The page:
This article contains spoilers for God of War Ragnarok.
So, I got the Draupnir Spear.
The mission to get it, which finds Kratos and Brok climbing into a bathysphere, descending into a lake, and meeting a mermaid who uses magic to craft the weapon, is a strong narrative moment. But, it's when you emerge from the lake and see the glowing golden spot in the mountain wall that things get really exciting. Throughout the first half of God of War Ragnarok, you frequently pass by similar amber spots or holes in walls and have no way to interact with them. God of War Ragnarok isn't secretly a big triple-A Metroidvania or something, but gaining access to the spear does scratch the Metroidvania center of the brain.
As useful as it is as a tool, the spear is even better as a weapon. The game seems to foreshadow that Kratos will eventually get a spear early on, when Atreus attempts to return Tyr's spear to the Norse god of war. Tyr doesn't accept it, and you just leave it behind, but knowing that Ragnarok would likely attempt to recreate God of War (2018)'s Blades of Chaos moment, it seemed likely that Kratos would get a third weapon at some point. But, between the Leviathan Axe's satisfying hurl-and-catch gameplay and the fiery crowd control fun of the Blades of Chaos, I was sort of skeptical that Santa Monica Studios would find a third mode of play that would feel just as vital to Kratos' arsenal.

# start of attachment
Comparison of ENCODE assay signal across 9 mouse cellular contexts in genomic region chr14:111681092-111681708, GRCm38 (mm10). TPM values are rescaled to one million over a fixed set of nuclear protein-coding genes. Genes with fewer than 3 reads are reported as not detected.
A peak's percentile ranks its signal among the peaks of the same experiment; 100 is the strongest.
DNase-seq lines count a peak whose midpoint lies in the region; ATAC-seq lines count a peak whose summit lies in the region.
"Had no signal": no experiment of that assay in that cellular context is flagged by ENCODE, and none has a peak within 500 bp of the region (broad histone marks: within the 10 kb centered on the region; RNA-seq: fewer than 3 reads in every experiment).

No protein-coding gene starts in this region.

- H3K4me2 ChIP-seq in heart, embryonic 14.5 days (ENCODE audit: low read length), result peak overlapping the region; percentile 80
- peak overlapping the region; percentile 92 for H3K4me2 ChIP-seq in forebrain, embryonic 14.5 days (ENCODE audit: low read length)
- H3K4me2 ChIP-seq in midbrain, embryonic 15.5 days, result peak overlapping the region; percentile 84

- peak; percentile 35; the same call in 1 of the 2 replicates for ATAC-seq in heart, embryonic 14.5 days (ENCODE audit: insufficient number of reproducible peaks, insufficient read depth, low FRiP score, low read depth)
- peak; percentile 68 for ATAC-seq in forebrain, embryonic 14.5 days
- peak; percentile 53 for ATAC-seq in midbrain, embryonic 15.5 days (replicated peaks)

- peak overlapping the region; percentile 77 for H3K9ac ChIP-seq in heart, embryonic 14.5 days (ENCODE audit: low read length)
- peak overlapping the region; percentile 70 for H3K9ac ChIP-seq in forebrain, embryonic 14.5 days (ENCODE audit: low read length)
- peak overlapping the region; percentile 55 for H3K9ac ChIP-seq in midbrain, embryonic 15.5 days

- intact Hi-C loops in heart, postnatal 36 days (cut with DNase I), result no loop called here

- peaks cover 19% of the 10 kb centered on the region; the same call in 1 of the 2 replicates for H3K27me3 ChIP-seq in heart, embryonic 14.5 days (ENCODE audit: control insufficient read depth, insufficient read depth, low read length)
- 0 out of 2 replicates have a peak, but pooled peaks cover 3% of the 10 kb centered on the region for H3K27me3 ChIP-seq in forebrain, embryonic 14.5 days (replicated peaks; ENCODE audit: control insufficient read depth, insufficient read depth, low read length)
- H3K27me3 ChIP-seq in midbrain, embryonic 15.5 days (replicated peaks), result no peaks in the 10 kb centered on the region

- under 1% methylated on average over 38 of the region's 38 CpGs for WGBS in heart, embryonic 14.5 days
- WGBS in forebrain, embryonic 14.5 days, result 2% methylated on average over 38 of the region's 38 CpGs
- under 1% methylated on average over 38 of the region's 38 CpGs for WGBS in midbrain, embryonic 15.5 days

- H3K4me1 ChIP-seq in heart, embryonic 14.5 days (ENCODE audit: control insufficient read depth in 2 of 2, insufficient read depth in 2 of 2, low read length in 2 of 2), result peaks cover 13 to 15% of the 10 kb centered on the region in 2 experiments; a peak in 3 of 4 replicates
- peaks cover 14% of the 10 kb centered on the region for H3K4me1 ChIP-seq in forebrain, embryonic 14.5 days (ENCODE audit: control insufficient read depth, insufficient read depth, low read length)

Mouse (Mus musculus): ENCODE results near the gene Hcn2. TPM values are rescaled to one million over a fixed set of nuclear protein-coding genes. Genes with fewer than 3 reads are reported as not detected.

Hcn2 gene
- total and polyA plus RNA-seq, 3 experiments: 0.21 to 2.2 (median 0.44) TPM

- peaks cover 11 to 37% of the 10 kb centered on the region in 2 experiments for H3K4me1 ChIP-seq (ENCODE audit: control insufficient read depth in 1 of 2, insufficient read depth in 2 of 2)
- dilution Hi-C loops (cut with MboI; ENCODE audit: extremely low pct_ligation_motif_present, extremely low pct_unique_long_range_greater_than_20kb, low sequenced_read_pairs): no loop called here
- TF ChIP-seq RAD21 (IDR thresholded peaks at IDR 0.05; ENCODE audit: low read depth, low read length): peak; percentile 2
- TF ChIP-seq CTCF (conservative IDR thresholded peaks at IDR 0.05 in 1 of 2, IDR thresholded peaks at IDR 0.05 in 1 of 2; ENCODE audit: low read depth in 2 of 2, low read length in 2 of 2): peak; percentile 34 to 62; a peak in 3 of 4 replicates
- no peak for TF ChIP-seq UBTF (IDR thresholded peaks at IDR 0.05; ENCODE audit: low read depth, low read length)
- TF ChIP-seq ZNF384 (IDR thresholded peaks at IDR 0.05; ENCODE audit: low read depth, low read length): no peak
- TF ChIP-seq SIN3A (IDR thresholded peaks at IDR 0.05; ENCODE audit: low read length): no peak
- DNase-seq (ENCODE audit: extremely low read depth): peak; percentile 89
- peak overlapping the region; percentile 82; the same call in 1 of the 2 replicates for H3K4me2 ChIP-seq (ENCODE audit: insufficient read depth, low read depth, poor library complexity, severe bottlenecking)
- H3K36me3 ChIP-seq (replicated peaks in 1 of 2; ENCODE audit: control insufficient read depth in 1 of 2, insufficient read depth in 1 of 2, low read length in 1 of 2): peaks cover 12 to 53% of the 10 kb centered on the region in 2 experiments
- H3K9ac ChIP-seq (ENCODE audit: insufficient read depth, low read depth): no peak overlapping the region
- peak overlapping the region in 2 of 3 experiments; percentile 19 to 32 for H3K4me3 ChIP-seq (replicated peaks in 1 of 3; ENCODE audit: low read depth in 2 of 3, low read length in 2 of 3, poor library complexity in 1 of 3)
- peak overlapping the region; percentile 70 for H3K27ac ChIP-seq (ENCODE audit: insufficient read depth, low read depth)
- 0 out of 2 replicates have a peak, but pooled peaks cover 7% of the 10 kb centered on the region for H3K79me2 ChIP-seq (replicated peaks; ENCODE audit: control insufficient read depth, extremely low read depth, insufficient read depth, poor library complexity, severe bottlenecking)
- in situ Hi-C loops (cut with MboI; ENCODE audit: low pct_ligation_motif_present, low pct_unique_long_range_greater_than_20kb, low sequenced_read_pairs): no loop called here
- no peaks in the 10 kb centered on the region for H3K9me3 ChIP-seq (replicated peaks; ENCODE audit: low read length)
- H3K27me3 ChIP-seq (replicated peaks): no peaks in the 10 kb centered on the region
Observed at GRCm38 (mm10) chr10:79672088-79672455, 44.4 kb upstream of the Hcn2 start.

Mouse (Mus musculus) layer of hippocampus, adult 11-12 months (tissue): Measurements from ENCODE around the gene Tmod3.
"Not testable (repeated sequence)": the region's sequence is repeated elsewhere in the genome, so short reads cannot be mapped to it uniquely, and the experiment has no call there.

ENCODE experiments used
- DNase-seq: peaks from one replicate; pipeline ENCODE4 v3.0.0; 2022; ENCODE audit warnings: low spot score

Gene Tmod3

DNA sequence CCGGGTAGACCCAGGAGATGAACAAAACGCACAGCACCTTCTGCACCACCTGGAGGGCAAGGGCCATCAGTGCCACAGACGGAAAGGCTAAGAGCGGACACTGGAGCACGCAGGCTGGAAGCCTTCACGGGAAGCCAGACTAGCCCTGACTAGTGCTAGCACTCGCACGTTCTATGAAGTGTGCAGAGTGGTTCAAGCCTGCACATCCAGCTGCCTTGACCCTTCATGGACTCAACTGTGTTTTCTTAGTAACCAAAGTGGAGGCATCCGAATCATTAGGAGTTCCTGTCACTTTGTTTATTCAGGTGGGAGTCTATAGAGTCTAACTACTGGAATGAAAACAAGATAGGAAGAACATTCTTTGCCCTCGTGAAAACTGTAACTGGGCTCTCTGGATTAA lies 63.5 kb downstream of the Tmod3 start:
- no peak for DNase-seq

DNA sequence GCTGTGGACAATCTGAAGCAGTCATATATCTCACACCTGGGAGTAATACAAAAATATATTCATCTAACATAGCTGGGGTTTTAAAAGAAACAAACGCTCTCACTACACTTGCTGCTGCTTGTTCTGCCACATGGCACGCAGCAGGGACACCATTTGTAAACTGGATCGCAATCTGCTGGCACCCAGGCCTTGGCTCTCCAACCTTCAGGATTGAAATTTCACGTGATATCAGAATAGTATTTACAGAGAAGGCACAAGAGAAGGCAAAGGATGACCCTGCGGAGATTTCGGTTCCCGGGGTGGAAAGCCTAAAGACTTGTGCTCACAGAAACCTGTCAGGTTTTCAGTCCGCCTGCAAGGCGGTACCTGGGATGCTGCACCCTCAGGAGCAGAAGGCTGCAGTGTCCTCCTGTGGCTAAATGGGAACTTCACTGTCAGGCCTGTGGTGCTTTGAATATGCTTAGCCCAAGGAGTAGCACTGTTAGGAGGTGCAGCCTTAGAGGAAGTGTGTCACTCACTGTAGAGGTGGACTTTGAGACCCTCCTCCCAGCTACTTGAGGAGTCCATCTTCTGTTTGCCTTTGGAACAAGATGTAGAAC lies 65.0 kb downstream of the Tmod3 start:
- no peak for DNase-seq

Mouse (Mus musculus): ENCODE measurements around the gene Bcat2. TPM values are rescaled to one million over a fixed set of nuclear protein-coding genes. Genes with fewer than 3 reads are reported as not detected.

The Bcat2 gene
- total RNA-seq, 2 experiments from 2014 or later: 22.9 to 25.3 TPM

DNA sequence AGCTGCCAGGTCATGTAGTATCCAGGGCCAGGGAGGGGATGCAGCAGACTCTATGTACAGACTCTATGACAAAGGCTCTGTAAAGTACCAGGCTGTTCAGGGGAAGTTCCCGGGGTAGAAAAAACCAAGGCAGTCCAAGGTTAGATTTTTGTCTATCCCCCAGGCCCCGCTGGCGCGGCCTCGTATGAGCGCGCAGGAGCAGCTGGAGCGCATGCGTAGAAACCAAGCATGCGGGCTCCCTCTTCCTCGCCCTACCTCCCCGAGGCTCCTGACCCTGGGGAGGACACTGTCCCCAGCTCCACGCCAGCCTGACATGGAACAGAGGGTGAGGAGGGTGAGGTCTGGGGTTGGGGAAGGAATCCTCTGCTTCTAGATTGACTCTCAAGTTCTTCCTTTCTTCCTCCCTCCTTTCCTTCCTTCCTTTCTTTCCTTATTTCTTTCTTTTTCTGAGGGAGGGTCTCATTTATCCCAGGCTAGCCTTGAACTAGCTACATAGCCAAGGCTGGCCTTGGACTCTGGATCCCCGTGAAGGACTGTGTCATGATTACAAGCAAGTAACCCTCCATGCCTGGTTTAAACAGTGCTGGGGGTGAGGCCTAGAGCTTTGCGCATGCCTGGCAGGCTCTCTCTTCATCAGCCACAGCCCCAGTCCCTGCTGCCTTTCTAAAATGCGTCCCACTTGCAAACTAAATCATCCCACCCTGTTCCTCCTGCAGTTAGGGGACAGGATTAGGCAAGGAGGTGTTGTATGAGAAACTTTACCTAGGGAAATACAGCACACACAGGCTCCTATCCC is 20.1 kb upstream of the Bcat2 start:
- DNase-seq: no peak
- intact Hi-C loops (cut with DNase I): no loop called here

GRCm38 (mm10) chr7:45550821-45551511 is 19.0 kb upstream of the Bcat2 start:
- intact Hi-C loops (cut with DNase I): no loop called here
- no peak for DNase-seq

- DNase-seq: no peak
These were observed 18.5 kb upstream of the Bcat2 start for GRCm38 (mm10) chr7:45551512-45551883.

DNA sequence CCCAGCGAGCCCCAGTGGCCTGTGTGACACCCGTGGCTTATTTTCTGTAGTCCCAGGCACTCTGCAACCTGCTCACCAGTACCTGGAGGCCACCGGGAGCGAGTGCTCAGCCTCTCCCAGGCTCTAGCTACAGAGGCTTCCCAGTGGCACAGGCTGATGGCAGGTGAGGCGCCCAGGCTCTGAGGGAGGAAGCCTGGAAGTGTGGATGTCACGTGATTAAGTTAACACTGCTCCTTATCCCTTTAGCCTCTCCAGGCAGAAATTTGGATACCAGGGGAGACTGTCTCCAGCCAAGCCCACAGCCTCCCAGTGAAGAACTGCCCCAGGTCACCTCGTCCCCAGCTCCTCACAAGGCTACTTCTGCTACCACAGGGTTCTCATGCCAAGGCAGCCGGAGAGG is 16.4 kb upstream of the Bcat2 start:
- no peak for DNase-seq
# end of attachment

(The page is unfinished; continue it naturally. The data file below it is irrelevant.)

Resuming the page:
But, somehow, it managed it. The Draupnir Spear feels terrific and, for hours after gaining it, it was the only weapon I wanted to use. Even the usually stone-faced Kratos seems to relish in getting his hands back on a spear, the first weapon a Spartan ever trains with.
Mostly, I'm struck by how distinct it is. It doesn't just feel unique within Kratos' roster, it feels more different than anything I can recall using in a game, combining the abilities of a gun, a sword, and a tactical explosive in one weapon. Of course, all of Kratos' weapons need to be usable for melee, and the Draupnir Spear is no different. You can do light and heavy attacks with it, but it generally isn't as powerful as the Leviathan Axe or as wide-ranging as the Blades of Chaos. But, the Draupnir Spear opens up the most interesting melee/ranged combo attacks.
Off the bat, the Draupnir Spear allows Kratos to throw a maximum of five spears into enemies, where they stay like pins in a cushion. To reset the count, you simply need to pound the spear on the ground, which detonates them and deals damage to whatever they're protruding from. The magic of the Draupnir Spear is the sheer amount of flexibility it provides. You can throw one spear into an enemy, then detonate it. You can throw five spears into an enemy, then detonate them all. You can throw three into one enemy, two into another, smack them around with the spear as a melee weapon until they're barely alive, then roll away and detonate them into an early grave. Or, you can throw the spears into the ground between yourself and an enemy, and detonate them as they approach. The possibilities feel endless.
For a weapon added pretty late in the game, the Draupnir Spear nevertheless feels fully considered. It's a meaningful change to Kratos' moveset. Shigeru Miyamoto famously said that, “A good idea is something that does not solve just one single problem, but rather can solve multiple problems at once.” By that metric, the Draupnir Spear was a wonderful idea.
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